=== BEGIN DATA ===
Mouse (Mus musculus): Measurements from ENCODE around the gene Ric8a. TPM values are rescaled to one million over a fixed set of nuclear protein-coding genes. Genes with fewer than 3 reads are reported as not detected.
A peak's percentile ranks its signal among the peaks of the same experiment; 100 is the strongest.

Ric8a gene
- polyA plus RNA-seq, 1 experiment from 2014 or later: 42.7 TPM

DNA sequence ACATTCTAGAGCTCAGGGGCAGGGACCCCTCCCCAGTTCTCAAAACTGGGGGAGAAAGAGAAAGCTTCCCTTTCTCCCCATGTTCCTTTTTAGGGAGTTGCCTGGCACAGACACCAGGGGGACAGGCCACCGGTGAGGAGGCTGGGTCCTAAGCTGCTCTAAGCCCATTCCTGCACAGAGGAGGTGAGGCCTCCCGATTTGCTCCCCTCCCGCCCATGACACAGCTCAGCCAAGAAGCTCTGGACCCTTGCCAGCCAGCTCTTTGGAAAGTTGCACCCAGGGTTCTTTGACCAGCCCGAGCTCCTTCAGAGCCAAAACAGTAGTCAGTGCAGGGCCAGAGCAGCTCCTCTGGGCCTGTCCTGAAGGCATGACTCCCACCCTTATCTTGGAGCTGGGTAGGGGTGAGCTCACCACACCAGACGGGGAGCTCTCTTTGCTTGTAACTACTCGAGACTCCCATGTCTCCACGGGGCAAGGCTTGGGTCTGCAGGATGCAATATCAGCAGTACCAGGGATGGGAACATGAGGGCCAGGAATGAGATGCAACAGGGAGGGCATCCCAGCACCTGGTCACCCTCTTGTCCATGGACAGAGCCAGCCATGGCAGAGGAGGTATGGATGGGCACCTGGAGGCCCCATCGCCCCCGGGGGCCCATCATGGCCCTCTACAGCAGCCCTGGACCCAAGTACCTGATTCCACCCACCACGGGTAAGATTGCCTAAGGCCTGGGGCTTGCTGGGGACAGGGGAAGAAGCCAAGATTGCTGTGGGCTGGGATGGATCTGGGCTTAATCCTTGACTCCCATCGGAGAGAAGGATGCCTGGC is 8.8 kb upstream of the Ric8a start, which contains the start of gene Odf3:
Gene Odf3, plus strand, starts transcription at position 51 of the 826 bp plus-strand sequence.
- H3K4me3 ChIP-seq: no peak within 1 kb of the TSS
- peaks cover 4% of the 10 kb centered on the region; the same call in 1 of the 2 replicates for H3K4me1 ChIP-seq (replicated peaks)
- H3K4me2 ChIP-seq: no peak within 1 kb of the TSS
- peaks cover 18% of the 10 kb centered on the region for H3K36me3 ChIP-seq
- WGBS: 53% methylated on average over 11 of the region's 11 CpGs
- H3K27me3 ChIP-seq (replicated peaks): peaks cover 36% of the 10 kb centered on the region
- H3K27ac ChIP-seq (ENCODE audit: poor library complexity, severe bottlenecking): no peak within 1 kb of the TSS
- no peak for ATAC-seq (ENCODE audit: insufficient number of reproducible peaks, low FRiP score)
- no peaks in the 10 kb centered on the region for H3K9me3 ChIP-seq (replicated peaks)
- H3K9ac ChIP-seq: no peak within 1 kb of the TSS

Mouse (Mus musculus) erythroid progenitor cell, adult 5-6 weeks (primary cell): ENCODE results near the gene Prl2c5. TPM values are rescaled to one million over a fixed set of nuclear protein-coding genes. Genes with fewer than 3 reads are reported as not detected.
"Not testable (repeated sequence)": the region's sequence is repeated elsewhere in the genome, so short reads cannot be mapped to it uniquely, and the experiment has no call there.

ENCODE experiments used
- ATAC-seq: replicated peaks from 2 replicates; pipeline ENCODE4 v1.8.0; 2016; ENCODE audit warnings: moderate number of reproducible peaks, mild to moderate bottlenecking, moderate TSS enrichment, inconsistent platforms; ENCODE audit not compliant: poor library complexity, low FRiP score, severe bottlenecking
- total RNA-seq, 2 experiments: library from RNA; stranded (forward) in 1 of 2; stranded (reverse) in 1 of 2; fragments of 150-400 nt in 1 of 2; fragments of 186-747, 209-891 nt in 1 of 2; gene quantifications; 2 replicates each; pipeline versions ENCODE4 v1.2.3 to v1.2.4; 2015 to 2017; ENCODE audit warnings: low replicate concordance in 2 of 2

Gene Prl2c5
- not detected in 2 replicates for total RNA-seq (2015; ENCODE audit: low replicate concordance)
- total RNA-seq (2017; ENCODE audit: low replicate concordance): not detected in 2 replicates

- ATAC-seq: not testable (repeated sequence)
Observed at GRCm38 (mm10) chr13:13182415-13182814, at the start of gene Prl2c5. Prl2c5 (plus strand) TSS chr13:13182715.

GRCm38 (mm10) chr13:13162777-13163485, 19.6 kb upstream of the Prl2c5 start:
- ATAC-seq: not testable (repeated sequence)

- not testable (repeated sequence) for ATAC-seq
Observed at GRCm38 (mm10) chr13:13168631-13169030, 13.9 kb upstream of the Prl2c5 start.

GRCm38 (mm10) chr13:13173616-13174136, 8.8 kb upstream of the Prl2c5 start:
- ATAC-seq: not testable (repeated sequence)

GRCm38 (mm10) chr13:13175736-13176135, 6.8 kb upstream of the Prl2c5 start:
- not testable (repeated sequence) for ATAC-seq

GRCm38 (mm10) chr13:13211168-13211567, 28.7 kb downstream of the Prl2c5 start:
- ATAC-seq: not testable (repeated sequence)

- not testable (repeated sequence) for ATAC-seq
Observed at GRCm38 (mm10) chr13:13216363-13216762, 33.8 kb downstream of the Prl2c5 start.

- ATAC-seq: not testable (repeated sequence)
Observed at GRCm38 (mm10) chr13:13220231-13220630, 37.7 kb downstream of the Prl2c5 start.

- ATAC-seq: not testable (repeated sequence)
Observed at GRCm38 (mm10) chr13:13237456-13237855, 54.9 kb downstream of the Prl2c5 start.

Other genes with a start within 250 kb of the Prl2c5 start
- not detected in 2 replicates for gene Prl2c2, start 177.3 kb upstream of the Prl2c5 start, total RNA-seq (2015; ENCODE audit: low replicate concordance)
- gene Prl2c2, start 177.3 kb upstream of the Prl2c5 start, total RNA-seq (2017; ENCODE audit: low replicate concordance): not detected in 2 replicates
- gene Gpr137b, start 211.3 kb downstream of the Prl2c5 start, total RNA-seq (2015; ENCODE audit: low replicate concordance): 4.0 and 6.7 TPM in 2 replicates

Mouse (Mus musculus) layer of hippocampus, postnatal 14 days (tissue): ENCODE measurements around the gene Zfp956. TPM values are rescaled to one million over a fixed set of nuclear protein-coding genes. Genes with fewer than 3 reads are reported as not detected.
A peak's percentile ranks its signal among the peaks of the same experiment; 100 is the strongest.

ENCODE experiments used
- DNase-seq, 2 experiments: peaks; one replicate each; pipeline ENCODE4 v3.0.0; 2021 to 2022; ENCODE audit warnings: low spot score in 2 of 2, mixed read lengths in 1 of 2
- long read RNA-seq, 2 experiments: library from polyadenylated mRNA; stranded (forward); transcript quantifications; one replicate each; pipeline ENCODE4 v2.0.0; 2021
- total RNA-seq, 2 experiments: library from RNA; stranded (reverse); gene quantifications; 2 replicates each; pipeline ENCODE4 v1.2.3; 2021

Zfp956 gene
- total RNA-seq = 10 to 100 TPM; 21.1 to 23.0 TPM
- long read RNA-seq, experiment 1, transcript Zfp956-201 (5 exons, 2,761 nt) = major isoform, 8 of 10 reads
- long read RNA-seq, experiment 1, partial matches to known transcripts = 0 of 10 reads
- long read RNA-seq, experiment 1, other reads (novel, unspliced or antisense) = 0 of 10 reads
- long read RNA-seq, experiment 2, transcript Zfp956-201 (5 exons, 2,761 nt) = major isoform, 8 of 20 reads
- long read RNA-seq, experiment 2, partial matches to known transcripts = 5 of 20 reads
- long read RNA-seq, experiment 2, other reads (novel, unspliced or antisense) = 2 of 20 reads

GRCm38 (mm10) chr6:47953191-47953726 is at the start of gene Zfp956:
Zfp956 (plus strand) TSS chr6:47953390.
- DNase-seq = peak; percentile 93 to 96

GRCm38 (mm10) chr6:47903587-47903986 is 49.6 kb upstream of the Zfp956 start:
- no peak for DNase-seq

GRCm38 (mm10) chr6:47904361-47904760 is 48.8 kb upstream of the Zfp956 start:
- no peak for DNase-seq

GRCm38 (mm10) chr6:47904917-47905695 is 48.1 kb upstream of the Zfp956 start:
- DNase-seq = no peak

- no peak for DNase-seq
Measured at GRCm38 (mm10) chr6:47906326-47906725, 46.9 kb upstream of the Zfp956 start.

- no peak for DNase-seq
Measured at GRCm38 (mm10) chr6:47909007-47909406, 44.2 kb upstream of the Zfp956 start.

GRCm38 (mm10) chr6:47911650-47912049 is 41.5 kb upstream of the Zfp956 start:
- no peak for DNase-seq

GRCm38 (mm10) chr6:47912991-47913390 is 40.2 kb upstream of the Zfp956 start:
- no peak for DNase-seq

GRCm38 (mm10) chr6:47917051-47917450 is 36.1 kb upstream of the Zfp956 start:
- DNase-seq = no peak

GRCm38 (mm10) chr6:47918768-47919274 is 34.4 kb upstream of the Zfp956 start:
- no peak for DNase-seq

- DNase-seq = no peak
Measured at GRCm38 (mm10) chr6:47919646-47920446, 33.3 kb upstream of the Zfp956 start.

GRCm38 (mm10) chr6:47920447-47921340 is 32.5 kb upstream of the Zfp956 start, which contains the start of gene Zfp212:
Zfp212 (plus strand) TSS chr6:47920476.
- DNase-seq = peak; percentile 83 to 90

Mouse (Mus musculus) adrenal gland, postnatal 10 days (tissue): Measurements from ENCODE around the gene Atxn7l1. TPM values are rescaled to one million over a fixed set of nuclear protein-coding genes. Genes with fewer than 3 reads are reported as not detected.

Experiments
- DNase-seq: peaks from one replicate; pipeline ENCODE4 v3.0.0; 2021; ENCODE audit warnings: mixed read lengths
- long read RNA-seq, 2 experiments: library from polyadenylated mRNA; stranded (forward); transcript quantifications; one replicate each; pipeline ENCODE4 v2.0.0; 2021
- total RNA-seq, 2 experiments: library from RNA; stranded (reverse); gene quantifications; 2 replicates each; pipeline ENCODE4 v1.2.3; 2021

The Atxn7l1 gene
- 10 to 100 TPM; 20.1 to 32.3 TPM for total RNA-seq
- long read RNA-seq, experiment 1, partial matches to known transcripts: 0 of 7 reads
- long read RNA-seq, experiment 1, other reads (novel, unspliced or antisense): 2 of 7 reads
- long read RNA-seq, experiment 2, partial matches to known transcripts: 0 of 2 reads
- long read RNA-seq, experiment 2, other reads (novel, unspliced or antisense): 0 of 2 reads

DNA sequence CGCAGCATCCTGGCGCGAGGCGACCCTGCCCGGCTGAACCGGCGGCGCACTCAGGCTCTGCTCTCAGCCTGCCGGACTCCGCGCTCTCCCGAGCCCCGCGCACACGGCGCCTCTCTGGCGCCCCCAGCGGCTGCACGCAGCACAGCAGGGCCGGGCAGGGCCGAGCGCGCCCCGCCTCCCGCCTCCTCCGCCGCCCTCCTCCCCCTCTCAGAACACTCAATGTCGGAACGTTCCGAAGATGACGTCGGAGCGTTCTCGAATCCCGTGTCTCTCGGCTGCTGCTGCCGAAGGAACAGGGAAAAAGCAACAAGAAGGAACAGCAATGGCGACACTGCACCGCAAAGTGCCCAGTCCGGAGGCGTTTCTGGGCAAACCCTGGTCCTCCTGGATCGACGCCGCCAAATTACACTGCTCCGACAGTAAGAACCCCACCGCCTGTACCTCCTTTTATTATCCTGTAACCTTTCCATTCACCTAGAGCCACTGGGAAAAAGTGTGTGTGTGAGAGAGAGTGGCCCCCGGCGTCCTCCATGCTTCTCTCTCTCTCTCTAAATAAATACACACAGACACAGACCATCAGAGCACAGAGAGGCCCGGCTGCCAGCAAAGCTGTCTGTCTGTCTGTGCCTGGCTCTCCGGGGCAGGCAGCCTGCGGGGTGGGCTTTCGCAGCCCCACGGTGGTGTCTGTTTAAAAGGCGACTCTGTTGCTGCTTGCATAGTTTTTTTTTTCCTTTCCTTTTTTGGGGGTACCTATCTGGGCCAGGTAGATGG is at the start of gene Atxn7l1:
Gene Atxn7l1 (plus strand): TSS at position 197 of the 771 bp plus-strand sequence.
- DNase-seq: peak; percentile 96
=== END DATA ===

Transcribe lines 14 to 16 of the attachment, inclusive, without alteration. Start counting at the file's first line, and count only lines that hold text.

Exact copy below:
- no peak for ATAC-seq (ENCODE audit: insufficient number of reproducible peaks, low FRiP score)
- no peaks in the 10 kb centered on the region for H3K9me3 ChIP-seq (replicated peaks)
- H3K9ac ChIP-seq: no peak within 1 kb of the TSS